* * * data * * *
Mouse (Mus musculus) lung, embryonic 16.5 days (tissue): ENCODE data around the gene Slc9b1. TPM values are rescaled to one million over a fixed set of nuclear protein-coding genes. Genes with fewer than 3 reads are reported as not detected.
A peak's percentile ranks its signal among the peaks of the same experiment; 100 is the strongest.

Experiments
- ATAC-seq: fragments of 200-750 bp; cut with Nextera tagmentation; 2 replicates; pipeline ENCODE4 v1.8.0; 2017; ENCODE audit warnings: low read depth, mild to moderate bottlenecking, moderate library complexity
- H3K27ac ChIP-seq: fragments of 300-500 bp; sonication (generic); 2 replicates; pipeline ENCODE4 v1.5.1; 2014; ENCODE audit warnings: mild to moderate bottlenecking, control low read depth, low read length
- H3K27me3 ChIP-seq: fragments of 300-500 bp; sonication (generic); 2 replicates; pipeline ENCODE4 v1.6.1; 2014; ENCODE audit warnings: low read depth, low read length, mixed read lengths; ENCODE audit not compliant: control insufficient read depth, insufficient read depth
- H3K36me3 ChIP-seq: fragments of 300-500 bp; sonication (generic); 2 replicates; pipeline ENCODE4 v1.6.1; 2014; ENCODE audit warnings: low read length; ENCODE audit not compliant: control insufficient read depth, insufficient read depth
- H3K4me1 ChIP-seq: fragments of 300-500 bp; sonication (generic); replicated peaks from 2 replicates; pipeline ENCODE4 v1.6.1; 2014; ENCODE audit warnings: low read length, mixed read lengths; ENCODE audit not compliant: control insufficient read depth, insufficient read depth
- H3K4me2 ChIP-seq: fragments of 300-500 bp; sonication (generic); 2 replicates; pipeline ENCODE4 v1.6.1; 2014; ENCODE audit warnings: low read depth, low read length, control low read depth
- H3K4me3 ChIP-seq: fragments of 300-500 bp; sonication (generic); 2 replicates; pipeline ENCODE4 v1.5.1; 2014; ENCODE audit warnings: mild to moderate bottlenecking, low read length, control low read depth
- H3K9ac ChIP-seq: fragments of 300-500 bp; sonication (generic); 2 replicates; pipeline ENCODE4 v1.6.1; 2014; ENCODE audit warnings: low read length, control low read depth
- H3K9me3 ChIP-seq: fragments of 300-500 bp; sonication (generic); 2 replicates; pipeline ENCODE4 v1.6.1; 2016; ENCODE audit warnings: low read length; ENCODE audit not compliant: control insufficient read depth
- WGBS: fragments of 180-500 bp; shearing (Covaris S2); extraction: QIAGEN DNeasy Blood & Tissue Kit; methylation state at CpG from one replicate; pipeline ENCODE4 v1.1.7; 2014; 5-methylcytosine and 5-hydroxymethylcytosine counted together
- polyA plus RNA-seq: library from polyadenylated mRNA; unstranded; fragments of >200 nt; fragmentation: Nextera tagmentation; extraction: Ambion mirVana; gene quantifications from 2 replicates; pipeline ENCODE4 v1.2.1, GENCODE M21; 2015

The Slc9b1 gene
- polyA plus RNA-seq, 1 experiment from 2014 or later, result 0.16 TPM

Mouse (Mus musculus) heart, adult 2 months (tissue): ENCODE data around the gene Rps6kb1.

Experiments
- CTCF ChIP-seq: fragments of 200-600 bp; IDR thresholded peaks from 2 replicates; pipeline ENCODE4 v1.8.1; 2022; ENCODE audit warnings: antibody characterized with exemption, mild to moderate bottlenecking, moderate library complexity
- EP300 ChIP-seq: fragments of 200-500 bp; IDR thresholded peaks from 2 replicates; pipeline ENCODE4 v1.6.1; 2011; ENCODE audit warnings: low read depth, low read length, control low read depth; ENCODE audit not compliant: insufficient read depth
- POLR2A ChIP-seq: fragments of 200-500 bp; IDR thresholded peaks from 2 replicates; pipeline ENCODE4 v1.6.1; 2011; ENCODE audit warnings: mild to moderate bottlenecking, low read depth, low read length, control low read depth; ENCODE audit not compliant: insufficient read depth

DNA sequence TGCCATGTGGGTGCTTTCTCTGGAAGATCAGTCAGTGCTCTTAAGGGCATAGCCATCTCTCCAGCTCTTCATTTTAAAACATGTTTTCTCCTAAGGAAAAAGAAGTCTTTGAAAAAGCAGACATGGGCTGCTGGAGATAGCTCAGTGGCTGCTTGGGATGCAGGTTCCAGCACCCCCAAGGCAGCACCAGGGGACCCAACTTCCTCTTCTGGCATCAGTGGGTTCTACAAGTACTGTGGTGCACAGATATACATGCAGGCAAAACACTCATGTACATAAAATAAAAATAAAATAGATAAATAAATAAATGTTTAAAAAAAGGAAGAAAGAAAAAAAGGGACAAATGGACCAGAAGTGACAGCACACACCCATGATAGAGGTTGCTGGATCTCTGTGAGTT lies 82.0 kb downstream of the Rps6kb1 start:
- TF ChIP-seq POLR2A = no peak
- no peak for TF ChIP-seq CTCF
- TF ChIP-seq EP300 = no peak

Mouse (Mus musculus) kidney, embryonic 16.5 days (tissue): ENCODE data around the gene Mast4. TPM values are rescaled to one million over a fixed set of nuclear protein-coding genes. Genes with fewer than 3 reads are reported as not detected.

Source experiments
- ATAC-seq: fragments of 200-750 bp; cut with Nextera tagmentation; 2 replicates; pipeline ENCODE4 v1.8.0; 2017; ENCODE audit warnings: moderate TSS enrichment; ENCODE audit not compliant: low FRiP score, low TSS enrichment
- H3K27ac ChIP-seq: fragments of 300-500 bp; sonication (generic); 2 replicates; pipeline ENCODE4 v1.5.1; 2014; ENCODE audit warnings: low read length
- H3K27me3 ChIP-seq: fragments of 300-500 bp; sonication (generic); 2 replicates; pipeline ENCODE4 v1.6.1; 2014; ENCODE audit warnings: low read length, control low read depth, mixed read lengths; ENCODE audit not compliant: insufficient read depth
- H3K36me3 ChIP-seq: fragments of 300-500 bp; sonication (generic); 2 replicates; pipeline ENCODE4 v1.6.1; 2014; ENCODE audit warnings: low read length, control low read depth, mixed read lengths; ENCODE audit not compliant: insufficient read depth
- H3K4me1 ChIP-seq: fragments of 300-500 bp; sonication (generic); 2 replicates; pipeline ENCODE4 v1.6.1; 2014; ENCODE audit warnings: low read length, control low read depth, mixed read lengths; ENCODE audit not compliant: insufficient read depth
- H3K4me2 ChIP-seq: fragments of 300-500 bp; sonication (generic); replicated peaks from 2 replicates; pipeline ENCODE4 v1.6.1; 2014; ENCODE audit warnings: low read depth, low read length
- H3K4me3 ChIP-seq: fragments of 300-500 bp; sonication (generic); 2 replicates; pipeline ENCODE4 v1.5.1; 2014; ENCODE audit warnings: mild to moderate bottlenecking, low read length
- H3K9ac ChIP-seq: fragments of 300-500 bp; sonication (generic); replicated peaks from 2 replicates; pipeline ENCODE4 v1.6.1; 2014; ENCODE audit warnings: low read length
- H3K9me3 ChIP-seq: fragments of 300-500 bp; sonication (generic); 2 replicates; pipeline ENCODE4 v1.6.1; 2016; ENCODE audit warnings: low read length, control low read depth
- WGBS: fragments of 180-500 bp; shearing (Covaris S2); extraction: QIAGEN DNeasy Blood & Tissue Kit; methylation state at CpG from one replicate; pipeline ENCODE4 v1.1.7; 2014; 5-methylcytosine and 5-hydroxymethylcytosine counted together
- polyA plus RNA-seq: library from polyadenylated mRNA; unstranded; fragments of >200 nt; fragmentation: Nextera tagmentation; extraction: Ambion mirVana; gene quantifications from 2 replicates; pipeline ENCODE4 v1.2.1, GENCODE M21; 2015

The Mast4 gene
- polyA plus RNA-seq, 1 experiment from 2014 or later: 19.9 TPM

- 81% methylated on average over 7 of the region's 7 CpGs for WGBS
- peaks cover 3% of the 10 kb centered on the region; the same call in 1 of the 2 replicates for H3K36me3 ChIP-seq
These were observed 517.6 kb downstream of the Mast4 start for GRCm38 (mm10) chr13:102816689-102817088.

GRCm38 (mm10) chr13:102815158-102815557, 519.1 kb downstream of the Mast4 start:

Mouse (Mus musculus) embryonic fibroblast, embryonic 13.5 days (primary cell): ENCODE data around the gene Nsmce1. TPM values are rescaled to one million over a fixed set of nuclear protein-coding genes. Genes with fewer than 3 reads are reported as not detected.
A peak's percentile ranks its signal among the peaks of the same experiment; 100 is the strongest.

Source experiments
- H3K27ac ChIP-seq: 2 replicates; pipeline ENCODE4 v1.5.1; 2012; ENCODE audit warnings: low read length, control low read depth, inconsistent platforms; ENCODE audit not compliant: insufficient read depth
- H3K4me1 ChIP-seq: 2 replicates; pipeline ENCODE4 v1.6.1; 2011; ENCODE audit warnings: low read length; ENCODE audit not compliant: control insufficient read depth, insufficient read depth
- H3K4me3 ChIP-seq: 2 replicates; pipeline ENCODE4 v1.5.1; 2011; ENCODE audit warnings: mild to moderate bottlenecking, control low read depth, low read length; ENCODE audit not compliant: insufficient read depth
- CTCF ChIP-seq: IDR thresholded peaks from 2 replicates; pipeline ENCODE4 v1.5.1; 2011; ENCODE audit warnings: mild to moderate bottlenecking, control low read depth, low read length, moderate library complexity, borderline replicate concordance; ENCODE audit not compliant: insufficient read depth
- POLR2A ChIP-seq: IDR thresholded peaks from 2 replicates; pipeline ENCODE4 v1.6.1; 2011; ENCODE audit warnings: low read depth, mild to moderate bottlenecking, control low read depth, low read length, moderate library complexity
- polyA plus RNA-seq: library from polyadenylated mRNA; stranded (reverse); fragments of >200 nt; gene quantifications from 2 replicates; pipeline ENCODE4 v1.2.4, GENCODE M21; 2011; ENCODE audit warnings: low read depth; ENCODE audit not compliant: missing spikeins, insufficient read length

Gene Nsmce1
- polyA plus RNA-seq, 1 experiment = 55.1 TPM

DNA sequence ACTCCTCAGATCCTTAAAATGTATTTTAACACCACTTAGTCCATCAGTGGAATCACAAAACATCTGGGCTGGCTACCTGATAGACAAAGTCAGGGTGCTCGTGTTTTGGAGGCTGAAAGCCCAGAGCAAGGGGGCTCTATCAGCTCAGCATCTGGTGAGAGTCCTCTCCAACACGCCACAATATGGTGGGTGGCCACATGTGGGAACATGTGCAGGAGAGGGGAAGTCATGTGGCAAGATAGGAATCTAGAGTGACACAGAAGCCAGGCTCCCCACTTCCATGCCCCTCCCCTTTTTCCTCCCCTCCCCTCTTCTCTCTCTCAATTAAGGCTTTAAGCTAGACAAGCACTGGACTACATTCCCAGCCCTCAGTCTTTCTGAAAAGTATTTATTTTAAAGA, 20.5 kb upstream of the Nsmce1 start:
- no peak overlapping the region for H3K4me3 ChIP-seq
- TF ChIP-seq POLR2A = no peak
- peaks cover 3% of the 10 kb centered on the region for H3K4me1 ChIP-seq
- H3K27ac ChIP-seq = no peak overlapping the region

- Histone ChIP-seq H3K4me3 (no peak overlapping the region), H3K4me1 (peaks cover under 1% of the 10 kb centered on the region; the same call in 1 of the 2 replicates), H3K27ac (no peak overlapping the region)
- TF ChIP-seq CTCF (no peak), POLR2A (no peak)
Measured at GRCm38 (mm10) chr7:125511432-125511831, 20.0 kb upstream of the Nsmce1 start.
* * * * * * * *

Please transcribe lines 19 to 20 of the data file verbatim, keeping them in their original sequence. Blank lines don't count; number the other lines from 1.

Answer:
- CTCF ChIP-seq: fragments of 200-600 bp; IDR thresholded peaks from 2 replicates; pipeline ENCODE4 v1.8.1; 2022; ENCODE audit warnings: antibody characterized with exemption, mild to moderate bottlenecking, moderate library complexity
- EP300 ChIP-seq: fragments of 200-500 bp; IDR thresholded peaks from 2 replicates; pipeline ENCODE4 v1.6.1; 2011; ENCODE audit warnings: low read depth, low read length, control low read depth; ENCODE audit not compliant: insufficient read depth